In addition, 1Q is the last quarter of top line help from the Knights Apparel acquisition in early April of 2015. The margin tailwind from cotton hitting 7 year lows is waning as much of the cheaper input costs have worked through the supply chain. Lastly, the sales to inventory spread sits at the worst level seen since 4Q11.


The risk over the trend duration is the announcement of new accretive acquisitions that will be followed by restructuring charges. That could cloak the slowdown in the underlying business, much like the Champion Europe acquisition announced this morning. 




Here are some longer-looking factors to consider…


1) Why? Can someone, ANYONE, explain to us why HBI has operating margins of 15%? That’s demonstrably higher than the following companies – UA, RL, PVH, GES, CRI, ANF, KATE, and yes – even NKE. It’s also well above its key retailers (WMT, TGT, KSS, JCP, AMZN).


Why should a company whose primary brand sells through mass channels and department stores have higher margins than the best brands in the business? As hard as we try, we cannot figure it out aside from over-earning due to a 7-year trough in cotton prices and the temporary benefit of being a serial acquirer and restructurer of companies in an effort to grow away from its core.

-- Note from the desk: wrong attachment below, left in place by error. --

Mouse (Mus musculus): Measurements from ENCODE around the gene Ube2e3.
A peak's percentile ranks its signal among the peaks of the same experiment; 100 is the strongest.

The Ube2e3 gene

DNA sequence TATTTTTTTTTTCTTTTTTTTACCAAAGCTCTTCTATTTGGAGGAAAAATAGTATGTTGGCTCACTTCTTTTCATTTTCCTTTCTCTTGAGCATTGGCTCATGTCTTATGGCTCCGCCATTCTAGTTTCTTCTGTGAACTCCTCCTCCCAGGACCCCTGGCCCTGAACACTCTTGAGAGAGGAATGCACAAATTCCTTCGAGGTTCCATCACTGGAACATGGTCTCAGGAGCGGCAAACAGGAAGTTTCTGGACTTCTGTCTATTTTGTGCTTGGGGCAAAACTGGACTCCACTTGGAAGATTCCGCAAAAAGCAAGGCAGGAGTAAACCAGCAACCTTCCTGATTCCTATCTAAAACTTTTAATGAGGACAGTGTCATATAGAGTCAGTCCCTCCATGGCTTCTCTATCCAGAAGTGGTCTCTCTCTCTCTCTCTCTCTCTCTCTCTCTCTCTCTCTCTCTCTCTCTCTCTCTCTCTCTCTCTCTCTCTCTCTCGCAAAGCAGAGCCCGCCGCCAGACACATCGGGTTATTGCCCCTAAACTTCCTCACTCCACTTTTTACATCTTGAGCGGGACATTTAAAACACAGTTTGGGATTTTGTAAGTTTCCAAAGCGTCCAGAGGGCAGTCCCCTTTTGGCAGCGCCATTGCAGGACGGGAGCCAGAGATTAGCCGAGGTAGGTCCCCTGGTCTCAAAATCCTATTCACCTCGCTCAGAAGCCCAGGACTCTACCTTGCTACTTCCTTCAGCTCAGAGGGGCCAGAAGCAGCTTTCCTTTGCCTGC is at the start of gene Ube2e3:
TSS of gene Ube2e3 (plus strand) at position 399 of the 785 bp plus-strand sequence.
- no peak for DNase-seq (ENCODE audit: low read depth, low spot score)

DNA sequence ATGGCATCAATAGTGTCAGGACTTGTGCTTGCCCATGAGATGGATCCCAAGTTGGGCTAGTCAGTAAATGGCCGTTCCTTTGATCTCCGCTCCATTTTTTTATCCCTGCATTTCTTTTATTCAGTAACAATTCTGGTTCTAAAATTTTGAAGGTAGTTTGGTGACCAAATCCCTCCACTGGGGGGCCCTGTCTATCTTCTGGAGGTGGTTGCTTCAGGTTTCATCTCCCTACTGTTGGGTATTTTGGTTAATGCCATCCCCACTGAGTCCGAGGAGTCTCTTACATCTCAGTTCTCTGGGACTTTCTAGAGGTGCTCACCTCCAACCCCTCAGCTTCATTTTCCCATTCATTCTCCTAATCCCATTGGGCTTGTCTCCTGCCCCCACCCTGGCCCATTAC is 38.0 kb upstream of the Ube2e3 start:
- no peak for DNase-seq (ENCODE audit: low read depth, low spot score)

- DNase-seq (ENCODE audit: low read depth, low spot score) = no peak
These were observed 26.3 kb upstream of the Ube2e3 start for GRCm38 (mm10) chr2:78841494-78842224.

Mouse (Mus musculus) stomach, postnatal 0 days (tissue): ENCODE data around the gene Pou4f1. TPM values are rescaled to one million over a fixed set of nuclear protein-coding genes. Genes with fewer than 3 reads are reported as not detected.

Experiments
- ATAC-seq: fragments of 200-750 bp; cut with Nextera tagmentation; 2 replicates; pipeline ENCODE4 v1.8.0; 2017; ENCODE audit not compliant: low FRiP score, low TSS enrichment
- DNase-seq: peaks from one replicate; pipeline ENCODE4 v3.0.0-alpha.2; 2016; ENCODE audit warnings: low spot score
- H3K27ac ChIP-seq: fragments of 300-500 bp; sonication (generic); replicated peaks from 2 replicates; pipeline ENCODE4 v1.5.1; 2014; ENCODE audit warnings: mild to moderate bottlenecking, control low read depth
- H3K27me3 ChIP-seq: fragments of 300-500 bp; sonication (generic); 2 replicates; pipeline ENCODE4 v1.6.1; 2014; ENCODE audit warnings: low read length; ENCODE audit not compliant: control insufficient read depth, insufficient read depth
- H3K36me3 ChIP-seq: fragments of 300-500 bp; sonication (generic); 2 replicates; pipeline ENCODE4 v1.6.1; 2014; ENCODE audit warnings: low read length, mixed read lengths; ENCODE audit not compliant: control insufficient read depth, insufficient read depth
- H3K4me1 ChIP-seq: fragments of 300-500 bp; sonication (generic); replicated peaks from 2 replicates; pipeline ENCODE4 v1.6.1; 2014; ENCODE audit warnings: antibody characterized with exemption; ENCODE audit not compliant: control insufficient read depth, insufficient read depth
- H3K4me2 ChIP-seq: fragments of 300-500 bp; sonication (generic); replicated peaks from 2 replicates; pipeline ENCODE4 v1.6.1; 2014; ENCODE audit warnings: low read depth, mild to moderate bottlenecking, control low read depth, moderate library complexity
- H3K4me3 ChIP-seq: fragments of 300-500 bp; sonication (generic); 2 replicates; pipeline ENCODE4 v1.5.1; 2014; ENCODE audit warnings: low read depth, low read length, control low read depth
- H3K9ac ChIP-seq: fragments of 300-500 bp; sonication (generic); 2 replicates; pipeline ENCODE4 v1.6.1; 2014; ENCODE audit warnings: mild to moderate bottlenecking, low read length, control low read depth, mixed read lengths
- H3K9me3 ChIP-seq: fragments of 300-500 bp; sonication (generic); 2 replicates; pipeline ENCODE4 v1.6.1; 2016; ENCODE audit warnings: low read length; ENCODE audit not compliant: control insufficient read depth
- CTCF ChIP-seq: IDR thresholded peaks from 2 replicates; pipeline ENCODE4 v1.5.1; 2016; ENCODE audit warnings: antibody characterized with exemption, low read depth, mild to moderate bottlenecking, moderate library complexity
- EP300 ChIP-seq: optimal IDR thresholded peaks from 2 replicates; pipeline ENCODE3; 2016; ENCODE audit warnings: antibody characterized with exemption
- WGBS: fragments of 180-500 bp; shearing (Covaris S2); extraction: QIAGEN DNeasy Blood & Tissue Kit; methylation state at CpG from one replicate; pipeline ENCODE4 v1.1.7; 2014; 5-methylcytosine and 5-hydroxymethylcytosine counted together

2) Let’s consider how the margin structure changed at HBI over the past 4-years. Cotton peaked in the market at about $2.00 in 2011, which ultimately flowed through and hit HBI’s margins in 2012. That was when the stock was at a split-adjusted $5. Overly penalized, for sure.


But we’d argue we are seeing the inverse today. Since the precipitous decline in cotton to the $0.57 level, HBI recouped seven (7) full points in Gross Margin. Over the same time period, how much did the company see flow through to EBIT margin? Seven. Ordinarily, we’d like to see a company invest more of the upside.


They’ll say they ‘innovate to elevate’. But we’ll bet there’s a direct flow through in margin downside if either a) cotton prices head higher, or b) if Wal-Mart and Target decide that HBI is making too much money.